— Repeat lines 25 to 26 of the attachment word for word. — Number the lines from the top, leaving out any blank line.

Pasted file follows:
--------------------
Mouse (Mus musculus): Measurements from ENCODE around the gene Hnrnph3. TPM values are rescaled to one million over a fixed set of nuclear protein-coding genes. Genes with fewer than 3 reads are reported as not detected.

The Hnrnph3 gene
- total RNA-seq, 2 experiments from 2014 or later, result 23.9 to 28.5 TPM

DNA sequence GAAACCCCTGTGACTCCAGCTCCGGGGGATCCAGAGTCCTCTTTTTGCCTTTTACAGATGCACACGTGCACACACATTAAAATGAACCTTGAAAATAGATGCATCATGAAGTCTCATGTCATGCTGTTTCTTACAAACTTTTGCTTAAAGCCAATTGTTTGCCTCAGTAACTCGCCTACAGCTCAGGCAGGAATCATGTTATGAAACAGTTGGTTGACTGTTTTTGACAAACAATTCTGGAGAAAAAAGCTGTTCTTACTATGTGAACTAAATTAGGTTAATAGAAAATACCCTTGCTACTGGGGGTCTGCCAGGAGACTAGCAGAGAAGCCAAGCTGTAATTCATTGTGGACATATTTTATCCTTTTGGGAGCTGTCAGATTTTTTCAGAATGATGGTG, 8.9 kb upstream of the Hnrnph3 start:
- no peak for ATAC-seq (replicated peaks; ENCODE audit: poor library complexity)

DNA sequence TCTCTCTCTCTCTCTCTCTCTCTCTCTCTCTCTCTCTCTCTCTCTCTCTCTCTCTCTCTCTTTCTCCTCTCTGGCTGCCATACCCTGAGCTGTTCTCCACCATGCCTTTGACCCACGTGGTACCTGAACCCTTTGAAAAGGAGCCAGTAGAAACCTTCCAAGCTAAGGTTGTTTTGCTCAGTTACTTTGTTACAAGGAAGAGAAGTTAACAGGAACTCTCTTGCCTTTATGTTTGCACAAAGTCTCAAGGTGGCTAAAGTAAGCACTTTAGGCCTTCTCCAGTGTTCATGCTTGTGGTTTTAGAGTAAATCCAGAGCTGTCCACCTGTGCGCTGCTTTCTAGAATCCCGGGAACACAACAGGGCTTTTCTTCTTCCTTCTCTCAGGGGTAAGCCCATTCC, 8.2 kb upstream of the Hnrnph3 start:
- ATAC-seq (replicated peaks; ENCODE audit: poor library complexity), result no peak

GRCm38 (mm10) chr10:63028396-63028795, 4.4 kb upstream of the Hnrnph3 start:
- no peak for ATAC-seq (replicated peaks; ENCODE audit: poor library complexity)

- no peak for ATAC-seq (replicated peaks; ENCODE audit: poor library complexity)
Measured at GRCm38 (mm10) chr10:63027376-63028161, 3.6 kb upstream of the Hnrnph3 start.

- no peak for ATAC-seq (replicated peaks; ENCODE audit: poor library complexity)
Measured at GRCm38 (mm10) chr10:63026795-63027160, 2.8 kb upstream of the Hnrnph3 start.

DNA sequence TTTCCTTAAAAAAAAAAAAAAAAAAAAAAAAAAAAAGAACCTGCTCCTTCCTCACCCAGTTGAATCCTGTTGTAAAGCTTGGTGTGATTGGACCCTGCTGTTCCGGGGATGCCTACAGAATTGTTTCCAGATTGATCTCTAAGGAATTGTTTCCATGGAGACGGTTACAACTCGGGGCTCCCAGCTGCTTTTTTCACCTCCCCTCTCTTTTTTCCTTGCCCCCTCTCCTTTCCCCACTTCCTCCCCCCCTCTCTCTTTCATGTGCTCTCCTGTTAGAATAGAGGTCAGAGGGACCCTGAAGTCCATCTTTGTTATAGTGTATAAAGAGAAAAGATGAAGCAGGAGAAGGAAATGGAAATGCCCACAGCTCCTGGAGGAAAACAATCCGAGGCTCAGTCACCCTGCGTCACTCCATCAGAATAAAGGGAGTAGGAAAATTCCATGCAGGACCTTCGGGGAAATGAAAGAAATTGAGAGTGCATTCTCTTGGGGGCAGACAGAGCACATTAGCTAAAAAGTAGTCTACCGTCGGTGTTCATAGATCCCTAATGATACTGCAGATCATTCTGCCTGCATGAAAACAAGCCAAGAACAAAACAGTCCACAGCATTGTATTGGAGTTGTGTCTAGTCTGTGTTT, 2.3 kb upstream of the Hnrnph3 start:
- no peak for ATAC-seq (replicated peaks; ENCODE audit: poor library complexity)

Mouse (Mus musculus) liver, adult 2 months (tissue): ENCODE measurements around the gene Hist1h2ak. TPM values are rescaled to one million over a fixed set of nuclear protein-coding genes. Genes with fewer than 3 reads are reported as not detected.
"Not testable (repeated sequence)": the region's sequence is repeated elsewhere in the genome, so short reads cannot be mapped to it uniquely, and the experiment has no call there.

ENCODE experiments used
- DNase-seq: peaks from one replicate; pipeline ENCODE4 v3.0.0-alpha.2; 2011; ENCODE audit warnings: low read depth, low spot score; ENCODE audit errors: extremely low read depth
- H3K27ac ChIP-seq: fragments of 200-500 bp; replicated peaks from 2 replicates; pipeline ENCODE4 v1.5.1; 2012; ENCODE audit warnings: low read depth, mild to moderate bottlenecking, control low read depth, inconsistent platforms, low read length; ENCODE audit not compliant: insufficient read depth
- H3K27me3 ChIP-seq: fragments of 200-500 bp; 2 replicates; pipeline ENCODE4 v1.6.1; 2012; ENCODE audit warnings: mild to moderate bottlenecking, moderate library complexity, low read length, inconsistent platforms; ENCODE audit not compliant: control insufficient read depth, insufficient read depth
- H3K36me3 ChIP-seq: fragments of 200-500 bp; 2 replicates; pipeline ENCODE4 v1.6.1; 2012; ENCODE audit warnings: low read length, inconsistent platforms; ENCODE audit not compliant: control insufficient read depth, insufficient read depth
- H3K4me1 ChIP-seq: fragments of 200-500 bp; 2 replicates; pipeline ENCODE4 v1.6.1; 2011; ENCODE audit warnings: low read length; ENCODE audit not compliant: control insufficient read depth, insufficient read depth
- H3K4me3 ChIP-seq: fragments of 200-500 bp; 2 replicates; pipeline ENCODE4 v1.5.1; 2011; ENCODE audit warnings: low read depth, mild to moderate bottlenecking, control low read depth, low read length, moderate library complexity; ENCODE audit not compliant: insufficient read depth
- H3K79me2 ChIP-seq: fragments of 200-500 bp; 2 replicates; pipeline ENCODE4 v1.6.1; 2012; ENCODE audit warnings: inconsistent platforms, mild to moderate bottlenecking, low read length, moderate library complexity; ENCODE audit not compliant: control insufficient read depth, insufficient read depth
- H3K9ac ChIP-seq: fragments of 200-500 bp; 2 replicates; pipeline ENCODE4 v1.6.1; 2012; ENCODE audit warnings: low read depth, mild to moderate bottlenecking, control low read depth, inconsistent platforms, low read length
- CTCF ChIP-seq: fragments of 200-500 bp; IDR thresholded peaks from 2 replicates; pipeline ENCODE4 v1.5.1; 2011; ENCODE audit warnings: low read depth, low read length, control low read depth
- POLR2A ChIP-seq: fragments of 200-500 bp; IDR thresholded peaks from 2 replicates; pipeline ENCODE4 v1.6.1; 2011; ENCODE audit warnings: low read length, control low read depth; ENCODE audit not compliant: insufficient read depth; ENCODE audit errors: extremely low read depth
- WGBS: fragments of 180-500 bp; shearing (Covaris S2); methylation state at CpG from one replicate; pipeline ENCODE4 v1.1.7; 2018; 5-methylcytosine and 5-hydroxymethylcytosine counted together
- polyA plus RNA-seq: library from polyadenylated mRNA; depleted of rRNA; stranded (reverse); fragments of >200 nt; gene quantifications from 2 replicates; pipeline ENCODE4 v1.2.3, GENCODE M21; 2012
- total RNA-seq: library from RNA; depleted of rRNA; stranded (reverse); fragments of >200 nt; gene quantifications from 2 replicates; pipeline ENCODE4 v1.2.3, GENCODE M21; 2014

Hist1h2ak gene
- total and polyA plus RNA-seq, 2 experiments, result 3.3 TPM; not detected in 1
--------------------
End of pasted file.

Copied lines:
- H3K79me2 ChIP-seq: fragments of 200-500 bp; 2 replicates; pipeline ENCODE4 v1.6.1; 2012; ENCODE audit warnings: inconsistent platforms, mild to moderate bottlenecking, low read length, moderate library complexity; ENCODE audit not compliant: control insufficient read depth, insufficient read depth
- H3K9ac ChIP-seq: fragments of 200-500 bp; 2 replicates; pipeline ENCODE4 v1.6.1; 2012; ENCODE audit warnings: low read depth, mild to moderate bottlenecking, control low read depth, inconsistent platforms, low read length